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GST: One tax, many areas of confusion

The Asian Age |

01 July 2017

Some retailers noted that similar confusion could arise even in case of readymade garments and other merchandise.

Though GST was ushered in with a bang on Friday midnight, tax experts say that there are several items which straddle two categotries, making their classification difficult and litigation almost inevitable.

To begin with, confusion over tax rates on fast-moving consumer items such as beverages and chocolates have added to the mess over the GST rollout.

Carbonated drinks are under 28 per cent GST rate plus 12 per cent cess, totalling 40 per cent. On the other hand, fruit-based drinks have been classified under 18 per cent. But there are items like Appy Fizz, which are carbonated and fruit-based, and so can’t easily be put in either of the two tax slabs.

Similarly, biscuits are at the lower rate of 18 per cent while chocolates are under 28 per cent. But then there are products like KitKat, which have both elements: wafer coated with chocolate.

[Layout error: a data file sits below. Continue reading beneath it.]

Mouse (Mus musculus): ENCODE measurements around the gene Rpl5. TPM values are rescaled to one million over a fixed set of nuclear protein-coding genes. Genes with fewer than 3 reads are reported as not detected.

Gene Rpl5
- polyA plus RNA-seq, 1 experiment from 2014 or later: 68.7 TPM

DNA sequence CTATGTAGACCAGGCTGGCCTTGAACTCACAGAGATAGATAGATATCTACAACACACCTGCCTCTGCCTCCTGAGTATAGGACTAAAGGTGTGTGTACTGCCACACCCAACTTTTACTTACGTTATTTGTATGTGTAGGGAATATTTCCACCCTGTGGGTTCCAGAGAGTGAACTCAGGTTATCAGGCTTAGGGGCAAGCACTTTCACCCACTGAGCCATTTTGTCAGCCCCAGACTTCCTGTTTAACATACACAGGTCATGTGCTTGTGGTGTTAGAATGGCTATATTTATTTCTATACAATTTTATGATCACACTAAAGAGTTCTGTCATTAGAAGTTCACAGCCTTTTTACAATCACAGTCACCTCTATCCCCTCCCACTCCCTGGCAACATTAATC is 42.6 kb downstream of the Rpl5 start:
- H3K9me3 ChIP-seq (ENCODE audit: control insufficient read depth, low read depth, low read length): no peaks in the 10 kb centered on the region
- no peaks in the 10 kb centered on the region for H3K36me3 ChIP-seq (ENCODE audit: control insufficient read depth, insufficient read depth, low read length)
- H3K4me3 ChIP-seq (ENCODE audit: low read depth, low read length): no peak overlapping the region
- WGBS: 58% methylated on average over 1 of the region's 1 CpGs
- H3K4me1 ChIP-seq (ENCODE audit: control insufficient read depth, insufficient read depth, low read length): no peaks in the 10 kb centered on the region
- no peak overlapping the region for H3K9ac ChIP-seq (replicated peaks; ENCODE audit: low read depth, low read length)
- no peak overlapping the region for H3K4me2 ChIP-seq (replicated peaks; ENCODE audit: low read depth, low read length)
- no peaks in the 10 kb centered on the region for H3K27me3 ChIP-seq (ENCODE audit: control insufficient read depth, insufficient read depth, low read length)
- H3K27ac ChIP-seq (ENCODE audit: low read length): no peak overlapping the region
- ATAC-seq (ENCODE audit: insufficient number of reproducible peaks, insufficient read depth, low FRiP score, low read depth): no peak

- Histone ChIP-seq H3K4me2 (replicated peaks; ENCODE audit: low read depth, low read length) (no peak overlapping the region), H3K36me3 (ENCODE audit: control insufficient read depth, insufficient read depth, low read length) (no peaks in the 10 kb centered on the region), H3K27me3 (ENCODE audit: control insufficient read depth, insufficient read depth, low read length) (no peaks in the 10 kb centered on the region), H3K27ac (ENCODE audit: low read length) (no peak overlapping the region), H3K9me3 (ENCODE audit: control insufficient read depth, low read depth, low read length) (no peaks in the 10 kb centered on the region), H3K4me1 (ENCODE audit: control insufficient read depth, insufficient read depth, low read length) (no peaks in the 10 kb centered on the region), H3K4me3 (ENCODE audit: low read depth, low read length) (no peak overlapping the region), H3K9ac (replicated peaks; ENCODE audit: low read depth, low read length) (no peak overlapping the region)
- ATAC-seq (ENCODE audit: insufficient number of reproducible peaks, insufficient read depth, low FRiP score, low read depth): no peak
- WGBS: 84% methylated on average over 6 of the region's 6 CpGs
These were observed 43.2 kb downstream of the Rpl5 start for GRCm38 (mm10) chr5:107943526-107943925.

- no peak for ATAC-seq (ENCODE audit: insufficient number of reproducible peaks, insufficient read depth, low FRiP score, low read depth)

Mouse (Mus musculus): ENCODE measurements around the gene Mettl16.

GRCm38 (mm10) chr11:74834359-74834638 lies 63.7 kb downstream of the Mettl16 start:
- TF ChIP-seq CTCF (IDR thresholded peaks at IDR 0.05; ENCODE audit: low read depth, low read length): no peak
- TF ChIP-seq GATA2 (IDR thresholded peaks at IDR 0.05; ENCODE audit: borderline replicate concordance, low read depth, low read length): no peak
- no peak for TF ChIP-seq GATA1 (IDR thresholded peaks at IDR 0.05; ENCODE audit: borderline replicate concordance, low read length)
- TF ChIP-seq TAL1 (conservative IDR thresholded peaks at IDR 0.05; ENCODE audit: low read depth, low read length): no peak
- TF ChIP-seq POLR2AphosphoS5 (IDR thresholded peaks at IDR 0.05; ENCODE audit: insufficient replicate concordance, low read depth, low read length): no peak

It may be noted it took many years to categorise the soft-cone sold by McDonald’s as ice-cream. The case went on for almost four years with the retailer and tax authorities locked in a tussle in tribunals and courts.

“There are many areas where there will be confusion. Even in the GST law there are areas where more clarity is required,” said Amit Bhagat, a tax partner at global consultancy PwC.

Some retailers noted that similar confusion could arise even in case of readymade garments and other merchandise. As decided by the all-powerful GST Council, readymade garments below Rs 1,000 MRP will attract five per cent GST, while for garments priced above Rs 1,000, the rate was fixed at 12 per cent. Experts expect a situation where a retailer goes in for a “dhamaka” offer, where a dress marked Rs 1,099 MRP is actually sold for Rs 799. “There is confusion on what rate will apply in this case,” said Amit Kumar Sarkar, partner and indirect tax head at BDO India, Mumbai.

Besides the doubts, there are also some bizarre items in the GST law. The GST Council cleared nil rate on live asses, mules and hinnies while placing live horses under the 12 per cent bracket.

Tax experts said since rich and influential people are generally involved in the business of horse-breeding and racing, a higher rate was fixed for horses. Against this, asses are mostly used by poor people in the rural areas for carrying goods, so a lower tax slab was set.